- January 3, 2017
- Posted by: Jim Bayes
- Category: Uncategorized
The 3 Keys to Safe Medical Waste Management: and why your company can’t ignore them
Medical waste management is the set of procedures and guidelines that govern the safe storage, removal, and disposal of potentially hazardous waste that’s either organic in nature or has been contaminated by bio-material in a medical or research setting. In essence, it is any kind of medical waste that could potentially cause harm to a person, wildlife, or the public at large.
If you are a business, hospital, private clinic, or other practitioner working in this field, then you are almost certainly generating this kind of waste. If you are, then you are well aware of the dangers that come with it and the strict regulations that you must abide by. Non-compliance is not an option.
Key #1 – Security
The first key toward safely managing your medical waste starts right on the home front. Before you even begin to try and dispose of it yourself or outsource the duty to a professional company, you must take care of it at your facility by properly storing it. Always remember to:
● Use a proper container (more on that in a minute!)
● Keep it out of reach of curious hands
● Keep it a secret if you’re at home
● And never overfill any container
These few tips alone will go a long way. There are nearly 400,000 estimated sharps-related injuries in the healthcare industry alone each year that could easily be avoided if these principles were followed (source).
When securing waste in your facility, you must always use a properly labeled container. Some examples are:
● Sharps management – sharps are one of the most common types of waste. They are any object contaminated by bio material that could puncture the human skin. Needles, lancets and syringes are all common examples. Whether you are at home or in a commercial setting, sharps must always be stored in a sturdy, puncture-proof container. Make sure the container is properly labeled, has a controlled opening that can keep children and pets out, and is not see-through. Always keep it secret and out of the way.
● Pathological waste – one of the most dangerous forms of waste, pathological waste includes biological waste such as blood, body organs, and other fluids. These types of waste can cause infections, and are therefore strictly regulated. You must store them in the proper bags or containers. Depending on which kind of waste, a label must be present that identifies the waste as hazardous. Please consult the CDC’s website for more information.
If you take these key steps at your facility, we will all be much safer! It starts with you.
Key #2 – Scheduling
Life is all about meeting schedules and deadlines, and medical waste is no different. The pickup schedule for your waste is one of the major keys to safety both for the public at large and within your own building. Getting the right number of pickups is one part art and one part science. It’s best to consult with professionals who are experts in this area to do it for you. Too many visits and you’ll be spreading your budget thin. Too few and you’ll be putting everyone at risk.
Experts will take into account your:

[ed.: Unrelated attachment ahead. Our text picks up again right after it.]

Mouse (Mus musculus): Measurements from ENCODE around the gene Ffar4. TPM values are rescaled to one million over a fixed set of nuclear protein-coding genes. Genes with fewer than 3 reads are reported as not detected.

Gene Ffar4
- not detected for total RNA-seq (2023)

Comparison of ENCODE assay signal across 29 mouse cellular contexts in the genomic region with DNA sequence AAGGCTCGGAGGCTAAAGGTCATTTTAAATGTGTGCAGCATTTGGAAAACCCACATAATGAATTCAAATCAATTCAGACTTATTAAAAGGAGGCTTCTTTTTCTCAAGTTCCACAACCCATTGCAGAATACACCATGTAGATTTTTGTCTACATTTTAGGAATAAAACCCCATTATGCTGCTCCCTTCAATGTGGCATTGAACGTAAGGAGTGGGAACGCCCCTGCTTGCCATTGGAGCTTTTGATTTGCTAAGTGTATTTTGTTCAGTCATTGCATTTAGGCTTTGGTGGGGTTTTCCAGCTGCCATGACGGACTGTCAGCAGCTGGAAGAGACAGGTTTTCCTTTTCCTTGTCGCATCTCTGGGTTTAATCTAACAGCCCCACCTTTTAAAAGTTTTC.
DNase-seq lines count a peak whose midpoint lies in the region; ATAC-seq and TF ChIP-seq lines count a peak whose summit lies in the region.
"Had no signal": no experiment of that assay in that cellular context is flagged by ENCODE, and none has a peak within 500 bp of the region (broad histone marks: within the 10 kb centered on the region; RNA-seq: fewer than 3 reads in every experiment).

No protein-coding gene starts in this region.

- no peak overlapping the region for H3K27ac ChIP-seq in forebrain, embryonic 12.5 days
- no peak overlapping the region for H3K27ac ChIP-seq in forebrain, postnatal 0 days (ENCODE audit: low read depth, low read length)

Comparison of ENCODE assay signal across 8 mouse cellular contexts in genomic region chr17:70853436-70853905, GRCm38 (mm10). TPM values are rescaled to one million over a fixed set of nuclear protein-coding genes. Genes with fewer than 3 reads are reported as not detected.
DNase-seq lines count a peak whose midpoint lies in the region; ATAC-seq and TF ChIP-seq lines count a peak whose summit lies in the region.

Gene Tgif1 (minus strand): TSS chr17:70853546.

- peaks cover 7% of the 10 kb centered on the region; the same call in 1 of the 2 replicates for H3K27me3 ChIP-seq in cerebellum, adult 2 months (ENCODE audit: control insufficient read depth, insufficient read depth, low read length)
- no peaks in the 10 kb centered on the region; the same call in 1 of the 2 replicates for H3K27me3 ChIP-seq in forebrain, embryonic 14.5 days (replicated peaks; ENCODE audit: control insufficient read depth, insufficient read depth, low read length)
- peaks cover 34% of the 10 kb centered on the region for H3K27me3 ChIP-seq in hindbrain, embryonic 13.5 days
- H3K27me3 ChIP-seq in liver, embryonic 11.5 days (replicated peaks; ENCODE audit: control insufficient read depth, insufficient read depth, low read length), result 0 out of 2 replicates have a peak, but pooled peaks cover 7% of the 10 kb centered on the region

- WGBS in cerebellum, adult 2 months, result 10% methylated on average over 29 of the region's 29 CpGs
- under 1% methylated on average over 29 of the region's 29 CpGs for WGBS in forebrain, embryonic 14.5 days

● Type of waste generated
● Volume of waste
● And risk of exposure
As well as many other factors such as your budget into account when deciding the optimized schedule for you. You cannot risk leaving medical waste just lying around to build up. It must be disposed of optimally. You run the risk of non-compliance with OSHA standards, getting fined, or perhaps even shut down if you do not dispose of it frequently enough.
Key #3 – Disposal
The most important part is the disposal itself. Depending on how much waste you have, the kind of waste, and your location, actually disposing of the waste will vary greatly. Let’s look at a few key examples:
● Self-disposal – if you are one of the many people managing a medical condition at home and generating sharps waste, then you might be able to dispose of it alone. Bring it to a collection center in a container or mail it back with one of the many mailback programs in the area.
● Commercial self-disposal – commercial self-disposal differs from personal in the fact that commercial often generates more volume and of different types. Small medical clinics might generate bio waste whereas someone at home rarely does. It could be possible to have a company vehicle transport said waste to a disposal center and pay the fees, but we highly recommend outsourcing the duty to a professional company.
● Commercial disposal – if you are a large medical clinic or hospital generating high volume, then there is no choice but to use a medical waste disposal company. It is impossible to manage the collection and disposal while still remaining compliant and running your daily operations. Outsourcing saves money when compared to having an in-house team.
Professional disposal companies
Medical waste disposal companies are part of a rapidly growing industry that is set to eclipse the $13 billion dollar value mark by 2020 in the USA alone. Factors such as a rapidly aging population, increases in self-management technology, increasingly strict regulations, and cost-saving measures by private businesses have all lead to growth in our sector. It’s clear that outsourcing the management of waste from medical facilities is fast becoming the preferred method for both private medical clinics and other commercial entities.
Medical waste management is a difficult process but one that is necessary for public safety. The three keys to safe management are security, scheduling, and proper disposal. Depending on the volume and type of waste you produce, your options will vary. If you are a small operation or produce waste at home, then you can do it by yourself. If you are a large operation, then the best choice is getting a professional medical waste company in MA to do it for you.